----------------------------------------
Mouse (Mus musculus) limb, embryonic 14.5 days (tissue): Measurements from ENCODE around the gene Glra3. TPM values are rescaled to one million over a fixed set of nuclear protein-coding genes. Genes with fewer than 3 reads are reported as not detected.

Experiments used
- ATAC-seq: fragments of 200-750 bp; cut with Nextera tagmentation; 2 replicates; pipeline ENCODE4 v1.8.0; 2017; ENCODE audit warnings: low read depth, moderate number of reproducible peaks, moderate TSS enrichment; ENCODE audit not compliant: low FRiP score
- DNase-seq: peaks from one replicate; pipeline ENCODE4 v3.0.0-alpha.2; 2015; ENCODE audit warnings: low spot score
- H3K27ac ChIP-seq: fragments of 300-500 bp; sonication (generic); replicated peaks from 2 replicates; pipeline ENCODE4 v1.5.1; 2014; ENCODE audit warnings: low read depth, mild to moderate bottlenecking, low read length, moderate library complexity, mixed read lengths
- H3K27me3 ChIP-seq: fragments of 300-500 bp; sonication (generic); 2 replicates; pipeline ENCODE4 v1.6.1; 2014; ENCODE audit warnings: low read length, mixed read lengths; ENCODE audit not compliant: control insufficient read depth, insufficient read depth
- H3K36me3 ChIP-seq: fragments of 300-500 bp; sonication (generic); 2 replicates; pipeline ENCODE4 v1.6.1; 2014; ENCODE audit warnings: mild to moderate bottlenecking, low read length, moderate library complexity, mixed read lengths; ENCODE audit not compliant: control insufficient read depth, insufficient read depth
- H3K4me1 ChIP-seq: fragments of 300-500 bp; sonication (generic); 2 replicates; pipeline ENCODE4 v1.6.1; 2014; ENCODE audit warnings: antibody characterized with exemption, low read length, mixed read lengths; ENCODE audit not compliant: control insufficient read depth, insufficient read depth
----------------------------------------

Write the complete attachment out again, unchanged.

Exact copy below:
Mouse (Mus musculus) limb, embryonic 14.5 days (tissue): Measurements from ENCODE around the gene Glra3. TPM values are rescaled to one million over a fixed set of nuclear protein-coding genes. Genes with fewer than 3 reads are reported as not detected.

Experiments used
- ATAC-seq: fragments of 200-750 bp; cut with Nextera tagmentation; 2 replicates; pipeline ENCODE4 v1.8.0; 2017; ENCODE audit warnings: low read depth, moderate number of reproducible peaks, moderate TSS enrichment; ENCODE audit not compliant: low FRiP score
- DNase-seq: peaks from one replicate; pipeline ENCODE4 v3.0.0-alpha.2; 2015; ENCODE audit warnings: low spot score
- H3K27ac ChIP-seq: fragments of 300-500 bp; sonication (generic); replicated peaks from 2 replicates; pipeline ENCODE4 v1.5.1; 2014; ENCODE audit warnings: low read depth, mild to moderate bottlenecking, low read length, moderate library complexity, mixed read lengths
- H3K27me3 ChIP-seq: fragments of 300-500 bp; sonication (generic); 2 replicates; pipeline ENCODE4 v1.6.1; 2014; ENCODE audit warnings: low read length, mixed read lengths; ENCODE audit not compliant: control insufficient read depth, insufficient read depth
- H3K36me3 ChIP-seq: fragments of 300-500 bp; sonication (generic); 2 replicates; pipeline ENCODE4 v1.6.1; 2014; ENCODE audit warnings: mild to moderate bottlenecking, low read length, moderate library complexity, mixed read lengths; ENCODE audit not compliant: control insufficient read depth, insufficient read depth
- H3K4me1 ChIP-seq: fragments of 300-500 bp; sonication (generic); 2 replicates; pipeline ENCODE4 v1.6.1; 2014; ENCODE audit warnings: antibody characterized with exemption, low read length, mixed read lengths; ENCODE audit not compliant: control insufficient read depth, insufficient read depth